For publishers, Big Data may only be around as long as print is. It is revered – but should it be revered to the exclusion of all other insight?
Tim Harford, the FT’s Undercover Economist, his articles are generally very worth reading – both in the FT and on his blog. He is also to be found on Radio 4 on hosting a show called More or Less described as, “Tim Harford explains – and sometimes debunks – the numbers and statistics used in political debate, the news and everyday life”.
In this well crafted and well researched article for the FT he turns his attention to Big Data. He writes;
“Cheerleaders for big data have made four exciting claims: that data analysis produces uncannily accurate results; that every single data point can be captured, making old statistical sampling techniques obsolete; that it is passé to fret about what causes what, because statistical correlation tells us what we need to know; and that scientific or statistical models aren’t needed because, to quote “The End of Theory”, a provocative essay published in Wired in 2008, “with enough data, the numbers speak for themselves”.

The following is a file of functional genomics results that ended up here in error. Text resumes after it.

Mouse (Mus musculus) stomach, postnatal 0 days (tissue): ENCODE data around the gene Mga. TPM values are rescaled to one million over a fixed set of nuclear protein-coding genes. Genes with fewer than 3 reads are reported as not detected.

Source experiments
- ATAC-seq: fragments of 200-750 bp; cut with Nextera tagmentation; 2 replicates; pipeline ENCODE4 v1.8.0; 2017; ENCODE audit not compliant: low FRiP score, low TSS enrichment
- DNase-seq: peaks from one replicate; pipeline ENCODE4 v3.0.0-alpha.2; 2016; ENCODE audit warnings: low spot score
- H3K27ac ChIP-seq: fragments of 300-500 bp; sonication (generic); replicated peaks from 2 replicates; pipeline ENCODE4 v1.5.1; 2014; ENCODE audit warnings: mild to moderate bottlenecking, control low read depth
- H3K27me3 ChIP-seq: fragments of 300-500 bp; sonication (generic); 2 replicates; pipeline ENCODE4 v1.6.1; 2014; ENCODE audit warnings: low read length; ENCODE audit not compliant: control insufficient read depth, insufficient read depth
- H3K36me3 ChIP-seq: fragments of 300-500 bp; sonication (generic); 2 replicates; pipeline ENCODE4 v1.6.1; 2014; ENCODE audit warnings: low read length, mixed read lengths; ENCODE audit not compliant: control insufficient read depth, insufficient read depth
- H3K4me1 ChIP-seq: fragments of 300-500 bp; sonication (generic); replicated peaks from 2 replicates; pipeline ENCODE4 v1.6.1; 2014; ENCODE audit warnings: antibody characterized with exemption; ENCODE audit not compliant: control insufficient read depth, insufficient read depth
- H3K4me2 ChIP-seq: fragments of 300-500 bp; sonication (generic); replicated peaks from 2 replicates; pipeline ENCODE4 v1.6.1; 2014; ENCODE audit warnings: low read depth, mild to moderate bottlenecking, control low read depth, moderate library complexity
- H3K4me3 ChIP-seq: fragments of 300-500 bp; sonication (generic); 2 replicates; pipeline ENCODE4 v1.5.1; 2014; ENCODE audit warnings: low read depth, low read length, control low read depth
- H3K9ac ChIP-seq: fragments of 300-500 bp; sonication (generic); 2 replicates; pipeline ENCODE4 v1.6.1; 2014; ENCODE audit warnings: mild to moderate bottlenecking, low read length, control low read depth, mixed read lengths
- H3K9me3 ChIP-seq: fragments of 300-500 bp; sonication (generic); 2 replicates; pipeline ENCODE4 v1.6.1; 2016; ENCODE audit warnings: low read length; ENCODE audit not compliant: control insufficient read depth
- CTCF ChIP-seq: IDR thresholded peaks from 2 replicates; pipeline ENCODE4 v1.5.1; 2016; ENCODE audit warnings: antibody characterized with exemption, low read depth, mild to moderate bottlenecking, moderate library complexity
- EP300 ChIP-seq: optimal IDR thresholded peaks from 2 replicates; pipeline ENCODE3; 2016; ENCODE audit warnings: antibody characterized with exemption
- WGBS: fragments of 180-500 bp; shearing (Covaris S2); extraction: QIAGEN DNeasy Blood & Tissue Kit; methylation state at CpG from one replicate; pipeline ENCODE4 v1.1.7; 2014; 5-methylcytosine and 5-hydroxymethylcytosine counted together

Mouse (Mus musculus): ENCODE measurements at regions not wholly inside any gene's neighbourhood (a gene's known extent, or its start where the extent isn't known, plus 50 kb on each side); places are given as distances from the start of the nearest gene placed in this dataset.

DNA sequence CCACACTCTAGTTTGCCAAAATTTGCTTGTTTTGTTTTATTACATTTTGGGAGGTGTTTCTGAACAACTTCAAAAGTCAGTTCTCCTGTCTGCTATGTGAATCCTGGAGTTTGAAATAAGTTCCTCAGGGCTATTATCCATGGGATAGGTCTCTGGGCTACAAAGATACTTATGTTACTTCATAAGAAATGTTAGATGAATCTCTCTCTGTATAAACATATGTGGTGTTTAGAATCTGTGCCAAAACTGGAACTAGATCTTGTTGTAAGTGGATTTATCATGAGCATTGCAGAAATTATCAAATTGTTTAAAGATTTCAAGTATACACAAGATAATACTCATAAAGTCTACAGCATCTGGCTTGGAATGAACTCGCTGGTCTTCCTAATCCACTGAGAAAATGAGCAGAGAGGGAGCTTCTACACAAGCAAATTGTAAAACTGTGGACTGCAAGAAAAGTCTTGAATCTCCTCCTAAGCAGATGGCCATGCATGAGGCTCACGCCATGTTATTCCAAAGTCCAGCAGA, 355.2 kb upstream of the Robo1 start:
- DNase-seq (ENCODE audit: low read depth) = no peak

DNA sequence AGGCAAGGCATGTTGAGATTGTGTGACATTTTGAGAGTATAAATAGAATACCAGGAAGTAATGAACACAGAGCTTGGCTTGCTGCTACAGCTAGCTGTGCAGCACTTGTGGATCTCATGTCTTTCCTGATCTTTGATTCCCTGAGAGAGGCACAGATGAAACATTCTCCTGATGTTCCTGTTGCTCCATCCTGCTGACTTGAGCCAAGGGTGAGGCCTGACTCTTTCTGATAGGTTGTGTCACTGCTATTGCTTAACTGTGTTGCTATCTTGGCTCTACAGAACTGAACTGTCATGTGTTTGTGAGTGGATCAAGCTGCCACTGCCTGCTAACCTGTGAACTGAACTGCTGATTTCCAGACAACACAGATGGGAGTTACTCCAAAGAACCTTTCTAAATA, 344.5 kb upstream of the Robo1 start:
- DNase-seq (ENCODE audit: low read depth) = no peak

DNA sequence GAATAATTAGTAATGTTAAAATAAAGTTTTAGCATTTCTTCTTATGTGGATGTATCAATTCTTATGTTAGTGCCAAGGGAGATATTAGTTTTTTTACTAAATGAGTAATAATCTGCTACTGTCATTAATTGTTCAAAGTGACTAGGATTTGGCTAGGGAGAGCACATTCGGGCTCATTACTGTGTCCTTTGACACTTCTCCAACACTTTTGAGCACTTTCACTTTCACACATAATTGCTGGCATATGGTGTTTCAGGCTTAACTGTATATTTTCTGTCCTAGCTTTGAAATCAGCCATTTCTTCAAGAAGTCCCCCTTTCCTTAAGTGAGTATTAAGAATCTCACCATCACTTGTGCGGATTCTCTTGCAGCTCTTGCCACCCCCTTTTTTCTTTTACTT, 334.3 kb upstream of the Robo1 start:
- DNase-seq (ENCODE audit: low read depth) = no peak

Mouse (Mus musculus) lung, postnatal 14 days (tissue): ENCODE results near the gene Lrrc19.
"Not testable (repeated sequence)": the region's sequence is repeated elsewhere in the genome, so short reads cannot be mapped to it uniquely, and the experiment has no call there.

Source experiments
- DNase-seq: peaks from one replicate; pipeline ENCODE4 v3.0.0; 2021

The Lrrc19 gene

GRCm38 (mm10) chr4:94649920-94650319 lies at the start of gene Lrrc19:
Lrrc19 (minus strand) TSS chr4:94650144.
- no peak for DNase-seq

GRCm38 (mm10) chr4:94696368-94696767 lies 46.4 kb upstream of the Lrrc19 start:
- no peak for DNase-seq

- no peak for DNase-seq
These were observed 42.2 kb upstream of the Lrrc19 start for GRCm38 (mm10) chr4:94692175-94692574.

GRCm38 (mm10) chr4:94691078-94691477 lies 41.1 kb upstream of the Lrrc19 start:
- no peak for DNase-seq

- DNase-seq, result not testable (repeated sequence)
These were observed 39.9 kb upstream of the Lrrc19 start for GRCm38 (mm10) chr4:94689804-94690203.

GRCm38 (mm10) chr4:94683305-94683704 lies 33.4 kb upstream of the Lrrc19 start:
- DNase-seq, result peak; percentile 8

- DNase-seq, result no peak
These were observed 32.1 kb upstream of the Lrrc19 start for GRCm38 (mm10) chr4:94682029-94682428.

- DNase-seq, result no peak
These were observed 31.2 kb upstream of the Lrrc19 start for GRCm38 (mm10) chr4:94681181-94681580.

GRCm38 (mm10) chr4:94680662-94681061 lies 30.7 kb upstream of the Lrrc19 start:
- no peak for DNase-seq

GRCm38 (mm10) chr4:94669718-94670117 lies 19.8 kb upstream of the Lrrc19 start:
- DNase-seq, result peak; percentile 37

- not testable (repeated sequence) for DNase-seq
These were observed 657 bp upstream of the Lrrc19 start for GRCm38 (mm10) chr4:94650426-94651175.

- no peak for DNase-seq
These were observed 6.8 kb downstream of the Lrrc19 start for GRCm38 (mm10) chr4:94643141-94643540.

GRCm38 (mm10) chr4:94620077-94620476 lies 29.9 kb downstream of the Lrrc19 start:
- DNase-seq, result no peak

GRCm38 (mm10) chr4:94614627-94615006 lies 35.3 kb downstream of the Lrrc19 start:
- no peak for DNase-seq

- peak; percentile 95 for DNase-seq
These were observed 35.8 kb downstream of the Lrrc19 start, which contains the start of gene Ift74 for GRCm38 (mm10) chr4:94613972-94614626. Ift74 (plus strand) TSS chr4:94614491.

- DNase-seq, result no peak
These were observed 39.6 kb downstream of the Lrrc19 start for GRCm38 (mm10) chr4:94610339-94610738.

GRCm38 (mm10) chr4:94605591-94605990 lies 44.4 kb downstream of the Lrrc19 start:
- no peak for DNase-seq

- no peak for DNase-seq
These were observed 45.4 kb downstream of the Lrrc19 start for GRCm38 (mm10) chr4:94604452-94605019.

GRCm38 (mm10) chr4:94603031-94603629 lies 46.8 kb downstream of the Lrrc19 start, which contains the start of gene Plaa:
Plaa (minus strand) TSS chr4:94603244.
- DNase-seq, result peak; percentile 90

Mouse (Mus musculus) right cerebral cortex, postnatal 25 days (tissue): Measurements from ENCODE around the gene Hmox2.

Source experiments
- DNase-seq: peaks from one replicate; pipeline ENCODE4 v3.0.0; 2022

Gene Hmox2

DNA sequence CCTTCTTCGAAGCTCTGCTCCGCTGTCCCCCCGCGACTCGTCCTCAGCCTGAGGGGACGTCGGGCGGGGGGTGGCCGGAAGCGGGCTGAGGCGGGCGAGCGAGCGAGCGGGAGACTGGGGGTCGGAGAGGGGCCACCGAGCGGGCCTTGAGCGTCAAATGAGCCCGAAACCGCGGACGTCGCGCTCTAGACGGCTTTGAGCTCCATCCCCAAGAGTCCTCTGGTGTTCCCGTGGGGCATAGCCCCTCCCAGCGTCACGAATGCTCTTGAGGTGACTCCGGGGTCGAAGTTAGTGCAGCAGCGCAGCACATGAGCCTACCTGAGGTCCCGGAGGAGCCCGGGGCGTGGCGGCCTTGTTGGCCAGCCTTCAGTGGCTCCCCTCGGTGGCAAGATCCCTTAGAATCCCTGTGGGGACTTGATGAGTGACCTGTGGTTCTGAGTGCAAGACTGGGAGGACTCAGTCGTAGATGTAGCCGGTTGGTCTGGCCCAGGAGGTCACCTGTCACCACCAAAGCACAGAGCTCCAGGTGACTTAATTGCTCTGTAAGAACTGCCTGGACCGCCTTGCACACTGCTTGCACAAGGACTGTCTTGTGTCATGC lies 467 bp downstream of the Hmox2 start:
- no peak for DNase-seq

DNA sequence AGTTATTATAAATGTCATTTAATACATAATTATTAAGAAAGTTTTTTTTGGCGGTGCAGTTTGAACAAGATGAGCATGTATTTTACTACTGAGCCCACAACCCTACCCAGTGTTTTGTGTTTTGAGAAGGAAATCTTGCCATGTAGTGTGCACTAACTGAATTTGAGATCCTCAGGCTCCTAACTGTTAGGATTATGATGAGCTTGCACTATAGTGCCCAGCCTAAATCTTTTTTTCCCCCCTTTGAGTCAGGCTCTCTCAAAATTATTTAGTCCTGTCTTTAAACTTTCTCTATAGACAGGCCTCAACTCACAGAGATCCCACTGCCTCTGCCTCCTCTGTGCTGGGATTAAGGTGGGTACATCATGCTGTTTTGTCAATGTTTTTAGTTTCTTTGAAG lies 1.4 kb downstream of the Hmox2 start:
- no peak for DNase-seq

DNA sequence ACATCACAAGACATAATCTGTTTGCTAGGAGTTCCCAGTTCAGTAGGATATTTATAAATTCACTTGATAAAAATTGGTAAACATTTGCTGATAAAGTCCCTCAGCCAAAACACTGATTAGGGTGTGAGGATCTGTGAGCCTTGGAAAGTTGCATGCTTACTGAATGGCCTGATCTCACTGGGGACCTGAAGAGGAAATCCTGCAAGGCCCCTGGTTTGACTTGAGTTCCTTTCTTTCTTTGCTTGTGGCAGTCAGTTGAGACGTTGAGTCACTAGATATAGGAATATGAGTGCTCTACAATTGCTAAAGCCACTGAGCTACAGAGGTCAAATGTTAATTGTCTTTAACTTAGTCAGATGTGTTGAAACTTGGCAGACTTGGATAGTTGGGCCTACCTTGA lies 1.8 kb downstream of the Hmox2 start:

Unfortunately, these four articles of faith are at best optimistic oversimplifications. At worst, according to David Spiegelhalter, Winton Professor of the Public Understanding of Risk at Cambridge University, they can be “complete bollocks. Absolute nonsense.”
The media world is abuzz with the promise of big data and such sobering words might read like an unwelcome debunking of the latest big thing. Big Data is the future, right?
Those who have worked in print media for many years have been part of a world in which there is Big Data in the sense that census, (not sample based research) is available for circulation sales.